The recent firing of two pastors is causing turmoil at Mars Hill Church, Seattle's largest congregation. About a month ago, Paul Petry and...

The recent firing of two pastors is causing turmoil at Mars Hill Church, Seattle’s largest congregation.

About a month ago, Paul Petry and Bent Meyer were fired from their staff positions.

Some Mars Hill members contend the pastors were removed because they challenged proposed changes in church structure that those members believed would consolidate power in the hands of top church leaders.

A current church leader disputes the interpretation, saying the church intends to share power, not hoard it.

The firings and changes to church bylaws, passed last month, have prompted lengthy exchanges in an online members-only church forum.

Mars Hill leaders said in forum postings that one fired pastor was removed, in part, for “displaying an unhealthy distrust in the senior leadership.” They said the other was removed for “disregarding the accepted elder protocol for the bylaw deliberation period” and “verbally attacking the lead pastor” — charges the fired pastor denied, the leaders added.

Petry also was removed as an elder; Meyer remains a church elder but is on probation. At Mars Hill, elders are men who hold positions of authority in the church. Some are on paid staff and some are not.

Poetry and Meyer declined to comment.

Mars Hill has grown exponentially since its founding in 1996 and today claims about 6,000 in Sunday attendance at its five campuses.

Because of such growth, its bylaws, which outline how the church is organized, have to be rewritten once a year, according to an online posting by church leaders in the members’ forum.

In the forum, some members said the bylaw changes don’t address what they’re supposed to — organizing multiple campuses — and instead put too much power into the hands of only a few pastors. They questioned the bylaws’ granting of indefinite terms to a select group of “executive elders,” which currently includes Lead Pastor Jamie Munson, Preaching Pastor Mark Driscoll, and three others. Executive elders serve “indefinitely until resignation, death or replacement,” according to the bylaws; they may also be removed by a vote of the church board of directors, including the executive elders. Driscoll is a former Seattle Times contributing Faith & Values columnist.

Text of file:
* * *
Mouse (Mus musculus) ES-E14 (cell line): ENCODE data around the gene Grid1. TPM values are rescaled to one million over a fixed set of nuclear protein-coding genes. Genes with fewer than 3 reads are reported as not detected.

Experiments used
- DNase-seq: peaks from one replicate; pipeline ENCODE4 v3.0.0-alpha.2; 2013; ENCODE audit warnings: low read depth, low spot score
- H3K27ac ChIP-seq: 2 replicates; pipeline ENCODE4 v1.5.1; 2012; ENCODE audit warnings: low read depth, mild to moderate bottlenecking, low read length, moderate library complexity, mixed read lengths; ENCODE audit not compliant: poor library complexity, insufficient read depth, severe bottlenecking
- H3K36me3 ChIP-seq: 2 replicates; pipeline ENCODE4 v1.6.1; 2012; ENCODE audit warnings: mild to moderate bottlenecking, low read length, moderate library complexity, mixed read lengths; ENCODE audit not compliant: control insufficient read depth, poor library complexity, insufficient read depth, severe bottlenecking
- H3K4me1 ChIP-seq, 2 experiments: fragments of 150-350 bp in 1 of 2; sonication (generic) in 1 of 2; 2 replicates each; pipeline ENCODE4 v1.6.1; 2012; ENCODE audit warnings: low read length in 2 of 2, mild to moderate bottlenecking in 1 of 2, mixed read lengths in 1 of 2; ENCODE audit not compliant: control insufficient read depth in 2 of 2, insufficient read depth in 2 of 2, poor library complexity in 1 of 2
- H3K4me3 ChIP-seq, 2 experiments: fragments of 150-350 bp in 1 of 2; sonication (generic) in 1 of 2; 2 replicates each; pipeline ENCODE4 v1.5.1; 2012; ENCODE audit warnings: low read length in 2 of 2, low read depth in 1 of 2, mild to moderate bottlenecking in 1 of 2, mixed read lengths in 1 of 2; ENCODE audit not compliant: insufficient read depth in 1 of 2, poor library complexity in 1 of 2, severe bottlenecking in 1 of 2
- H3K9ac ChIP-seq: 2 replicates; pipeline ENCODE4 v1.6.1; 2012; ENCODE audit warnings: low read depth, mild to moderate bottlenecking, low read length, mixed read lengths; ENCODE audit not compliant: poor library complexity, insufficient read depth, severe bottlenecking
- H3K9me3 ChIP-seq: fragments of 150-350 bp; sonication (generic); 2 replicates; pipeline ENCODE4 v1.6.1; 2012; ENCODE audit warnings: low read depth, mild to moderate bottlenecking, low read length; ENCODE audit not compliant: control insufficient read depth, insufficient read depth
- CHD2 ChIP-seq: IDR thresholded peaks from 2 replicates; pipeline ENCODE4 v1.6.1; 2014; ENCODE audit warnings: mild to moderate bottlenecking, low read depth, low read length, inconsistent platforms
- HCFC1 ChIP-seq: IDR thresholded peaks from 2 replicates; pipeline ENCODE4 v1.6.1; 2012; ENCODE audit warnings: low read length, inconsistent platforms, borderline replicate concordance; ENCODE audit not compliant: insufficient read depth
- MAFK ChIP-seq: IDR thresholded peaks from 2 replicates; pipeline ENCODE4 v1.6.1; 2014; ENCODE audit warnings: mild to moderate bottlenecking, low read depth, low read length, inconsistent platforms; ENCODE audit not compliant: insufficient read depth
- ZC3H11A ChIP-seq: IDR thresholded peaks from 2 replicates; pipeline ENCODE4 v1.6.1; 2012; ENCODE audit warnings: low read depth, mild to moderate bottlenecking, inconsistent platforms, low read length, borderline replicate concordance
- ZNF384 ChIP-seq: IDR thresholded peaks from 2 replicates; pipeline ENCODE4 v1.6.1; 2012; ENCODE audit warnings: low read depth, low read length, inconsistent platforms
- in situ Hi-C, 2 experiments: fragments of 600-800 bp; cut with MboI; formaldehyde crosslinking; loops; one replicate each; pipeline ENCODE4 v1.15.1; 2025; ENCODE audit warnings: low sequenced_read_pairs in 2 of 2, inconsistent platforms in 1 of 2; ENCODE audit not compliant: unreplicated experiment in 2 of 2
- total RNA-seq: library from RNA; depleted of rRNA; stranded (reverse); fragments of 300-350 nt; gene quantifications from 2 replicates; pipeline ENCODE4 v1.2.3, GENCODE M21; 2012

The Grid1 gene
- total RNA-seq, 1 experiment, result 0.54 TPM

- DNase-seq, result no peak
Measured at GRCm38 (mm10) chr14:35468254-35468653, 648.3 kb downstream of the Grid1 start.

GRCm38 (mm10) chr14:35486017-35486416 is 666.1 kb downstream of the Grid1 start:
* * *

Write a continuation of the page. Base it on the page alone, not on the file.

Some members also lamented the loss of Petry and Meyer and challenged their firings, and questioned whether dissent was being quashed and whether a “culture of fear and elitism” was being perpetuated.

Some members also apparently had their posting privileges to the forum revoked.

Church leaders said the bylaw changes were made because the governing structure of the church had grown so large that it was impractical to have that many people governing its affairs.

Munson, in a post on the members’ forum, said “the intention is to not hoard power but rather share it.”

For example, he said, Driscoll, the church co-founder, was giving up his titles of lead pastor and president, and instead now holds only the title of preaching pastor.

“We have made many organizational changes over the last six months and our remaining 29 elders stand behind the direction and decisions of Mars Hill Church,” Munson said in a comment e-mailed to The Seattle Times on Saturday. “Removing any staff member is unfortunate, and we are actively seeking to shepherd our church body through their understanding of this.”

Mars Hill has campuses in Ballard, Shoreline, West Seattle, Wedgwood and Redmond. It plans to open another campus in Belltown at the site of the former Tabella Restaurant & Lounge.

The next goal, Driscoll said in a sermon earlier this year, is to attract 10,000 worshippers on Sundays.

Janet Tu: 206-464- 2272 or jtu@seattletimes.com